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The Blind Spot   By:

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The Blind Spot opens with the words: "Perhaps it were just as well to start at the beginning. A mere matter of news." Suppose I use them in the same sense:

A mere matter of news: The first instalment of this fabulous novel was featured in Argosy All Story Weekly for May 14, 1921. Described as a "different" serial, it was introduced by a cover by Modest Stein. In the foreground was the profile of a girl of another dimension ethereal, sensuous, the eternal feminine the Nervina of the story. Filmy crystalline earrings swept back over her bare shoulders. Dominating the background was a huge flaming yellow ball, like our Sun as seen from the hypothetical Vulcan splotched with murky, mysterious globii vitonae. There was an ancient quay, and emerging from the ultramarine waters about it a silhouetted metropolis of spires, domes, and minarets. It was 1921, and that generation thus received its first glimpse of the alien landscape of The Blind Spot and the baroque beauty of an immortal woman of fantasy fiction.

The authors? Homer Eon Flint was already a reigning favourite with post World War I enthusiasts of imaginative literature, who had eagerly devoured his QUEEN OF LIFE and LORD OF DEATH, his KING OF CONSERVE ISLAND and THE PLANETEER. Austin Hall was well known and popular for his ALMOST IMMORTAL, REBEL SOUL, and INTO THE INFINITE.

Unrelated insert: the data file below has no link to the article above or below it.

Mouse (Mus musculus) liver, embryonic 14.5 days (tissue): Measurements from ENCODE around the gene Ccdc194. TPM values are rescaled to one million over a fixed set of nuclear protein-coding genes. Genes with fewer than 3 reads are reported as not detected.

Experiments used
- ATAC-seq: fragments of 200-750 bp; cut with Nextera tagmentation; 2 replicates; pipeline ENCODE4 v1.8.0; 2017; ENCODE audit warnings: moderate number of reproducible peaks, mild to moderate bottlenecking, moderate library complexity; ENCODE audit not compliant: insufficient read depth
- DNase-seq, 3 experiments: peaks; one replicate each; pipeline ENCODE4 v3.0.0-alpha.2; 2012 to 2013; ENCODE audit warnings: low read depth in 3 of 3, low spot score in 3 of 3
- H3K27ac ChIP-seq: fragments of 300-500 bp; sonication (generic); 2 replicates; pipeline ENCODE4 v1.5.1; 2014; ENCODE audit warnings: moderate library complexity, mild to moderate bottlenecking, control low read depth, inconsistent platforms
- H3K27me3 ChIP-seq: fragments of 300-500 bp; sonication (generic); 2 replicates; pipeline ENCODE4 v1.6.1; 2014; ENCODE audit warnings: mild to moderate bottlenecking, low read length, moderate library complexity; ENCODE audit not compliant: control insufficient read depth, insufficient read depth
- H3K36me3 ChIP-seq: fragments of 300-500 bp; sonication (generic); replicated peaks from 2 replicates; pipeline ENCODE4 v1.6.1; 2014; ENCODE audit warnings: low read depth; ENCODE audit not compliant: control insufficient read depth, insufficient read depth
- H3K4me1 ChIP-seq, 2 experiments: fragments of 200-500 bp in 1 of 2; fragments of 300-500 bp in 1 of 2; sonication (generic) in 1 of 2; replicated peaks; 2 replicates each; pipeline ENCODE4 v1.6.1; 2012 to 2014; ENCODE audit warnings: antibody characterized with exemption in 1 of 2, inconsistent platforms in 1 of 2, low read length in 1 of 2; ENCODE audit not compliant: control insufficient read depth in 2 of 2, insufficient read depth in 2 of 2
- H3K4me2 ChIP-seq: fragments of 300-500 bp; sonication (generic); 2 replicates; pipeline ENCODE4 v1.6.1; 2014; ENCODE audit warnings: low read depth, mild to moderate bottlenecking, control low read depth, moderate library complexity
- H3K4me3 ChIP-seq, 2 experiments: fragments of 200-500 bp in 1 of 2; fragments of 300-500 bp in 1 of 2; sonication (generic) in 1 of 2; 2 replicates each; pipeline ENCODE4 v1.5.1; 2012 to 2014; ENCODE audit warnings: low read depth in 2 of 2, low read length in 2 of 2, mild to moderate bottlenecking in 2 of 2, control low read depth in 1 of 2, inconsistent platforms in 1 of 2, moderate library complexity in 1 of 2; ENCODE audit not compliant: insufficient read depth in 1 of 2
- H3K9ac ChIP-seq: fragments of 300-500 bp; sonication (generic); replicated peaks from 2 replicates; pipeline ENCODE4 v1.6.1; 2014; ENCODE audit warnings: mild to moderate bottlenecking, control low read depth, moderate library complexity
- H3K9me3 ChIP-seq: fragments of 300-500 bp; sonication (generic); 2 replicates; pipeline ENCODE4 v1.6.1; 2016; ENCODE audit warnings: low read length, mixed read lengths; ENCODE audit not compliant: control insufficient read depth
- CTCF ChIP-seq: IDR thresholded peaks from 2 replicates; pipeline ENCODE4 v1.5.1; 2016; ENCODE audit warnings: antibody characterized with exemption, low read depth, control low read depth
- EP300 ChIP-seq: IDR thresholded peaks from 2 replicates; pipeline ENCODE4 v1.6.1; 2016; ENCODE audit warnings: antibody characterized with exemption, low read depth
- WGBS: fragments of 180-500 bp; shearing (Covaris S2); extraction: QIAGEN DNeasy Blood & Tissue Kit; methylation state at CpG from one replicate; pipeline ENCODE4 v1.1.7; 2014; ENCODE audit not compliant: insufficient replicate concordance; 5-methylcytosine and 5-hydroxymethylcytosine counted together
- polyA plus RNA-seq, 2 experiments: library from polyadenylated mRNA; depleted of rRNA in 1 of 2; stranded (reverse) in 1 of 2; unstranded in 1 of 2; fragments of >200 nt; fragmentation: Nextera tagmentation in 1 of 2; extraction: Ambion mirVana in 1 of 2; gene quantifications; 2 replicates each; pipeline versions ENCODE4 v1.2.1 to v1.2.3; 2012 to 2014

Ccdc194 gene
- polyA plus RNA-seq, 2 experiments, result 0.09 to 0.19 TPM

Then came this epoch making collaboration. When Mary Gnaedinger launched Famous Fantastic Mysteries magazine she early presented THE BLIND SPOT, and printed it again in that magazine's companion Fantastic Novels. These reprints are now collectors' items, almost unobtainable, and otherwise the story has long been out of print. Rumour says an unauthorised German version of THE BLIND SPOT, has been published in book form. There is another book called THE BLIND SPOT, and also a magazine story, and a major movie studio was to produce a film of the same title. However, here is presented the only hard cover version of the only BLIND SPOT of consequence to lovers of fantasy.

Who wrote the story? When I first looked into the question, as a 15 year old boy, Homer Eon Flint (he originally spelled his name with a "d") was already dead of a fall into a canyon. In 1949 his widow told me: "I think Homer's father contributed that middle name" the same name (with slightly different spelling) that the Irish poet George Russell took as his pen name, which became known by its abbreviation AE. Mrs. Flindt said of Flint's father: "He was a very deep thinker, and enjoyed reading heavy material." Like father, like son. "Homer always talked over his ideas with me, and although I couldn't always follow his thoughts it seemed to help him to express them to another it made some things come more clearly to him."

Flint was a great admirer of H. G. Wells (this little grandmother schoolteacher told me) and had probably read all his works up to the time when he (Flint) died in 1924. He had read Doyle and Haggard, but: "Wells was his favourite the real thinker."

Flint found a fellow thinker in Austin Hall, whom he met in San Jose, California, while working at a shop where shoes were repaired electrically "a rather new concept at the time." Hall, learning that Flint lived in the same city, sought him out, and they became fast friends. Each stimulated the other. As Hall told me twenty years ago of the origin of THE BLIND SPOT:

"One day after we had lunched together, I held my finger up in front of one of my eyes and said: 'Homer, couldn't a story be written about that blind spot in the eye?' Not much was said about it at the time, but four days later, again at lunch, I outlined the whole story to him... Continue reading book >>

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